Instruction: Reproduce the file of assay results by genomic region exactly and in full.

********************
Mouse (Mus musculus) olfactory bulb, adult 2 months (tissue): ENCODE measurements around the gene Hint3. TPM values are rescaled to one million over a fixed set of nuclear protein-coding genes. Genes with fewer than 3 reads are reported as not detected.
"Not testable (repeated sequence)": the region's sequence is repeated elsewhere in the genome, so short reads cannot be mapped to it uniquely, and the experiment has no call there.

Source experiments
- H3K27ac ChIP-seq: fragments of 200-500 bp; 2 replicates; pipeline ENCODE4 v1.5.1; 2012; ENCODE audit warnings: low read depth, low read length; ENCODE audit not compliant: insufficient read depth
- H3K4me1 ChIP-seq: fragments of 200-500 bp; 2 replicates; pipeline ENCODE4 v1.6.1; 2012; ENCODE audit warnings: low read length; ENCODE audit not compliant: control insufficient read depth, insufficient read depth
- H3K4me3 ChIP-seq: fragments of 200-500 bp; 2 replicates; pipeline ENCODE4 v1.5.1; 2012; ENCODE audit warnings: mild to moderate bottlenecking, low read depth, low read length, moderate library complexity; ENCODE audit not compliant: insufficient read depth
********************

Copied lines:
Mouse (Mus musculus) olfactory bulb, adult 2 months (tissue): ENCODE measurements around the gene Hint3. TPM values are rescaled to one million over a fixed set of nuclear protein-coding genes. Genes with fewer than 3 reads are reported as not detected.
"Not testable (repeated sequence)": the region's sequence is repeated elsewhere in the genome, so short reads cannot be mapped to it uniquely, and the experiment has no call there.

Source experiments
- H3K27ac ChIP-seq: fragments of 200-500 bp; 2 replicates; pipeline ENCODE4 v1.5.1; 2012; ENCODE audit warnings: low read depth, low read length; ENCODE audit not compliant: insufficient read depth
- H3K4me1 ChIP-seq: fragments of 200-500 bp; 2 replicates; pipeline ENCODE4 v1.6.1; 2012; ENCODE audit warnings: low read length; ENCODE audit not compliant: control insufficient read depth, insufficient read depth
- H3K4me3 ChIP-seq: fragments of 200-500 bp; 2 replicates; pipeline ENCODE4 v1.5.1; 2012; ENCODE audit warnings: mild to moderate bottlenecking, low read depth, low read length, moderate library complexity; ENCODE audit not compliant: insufficient read depth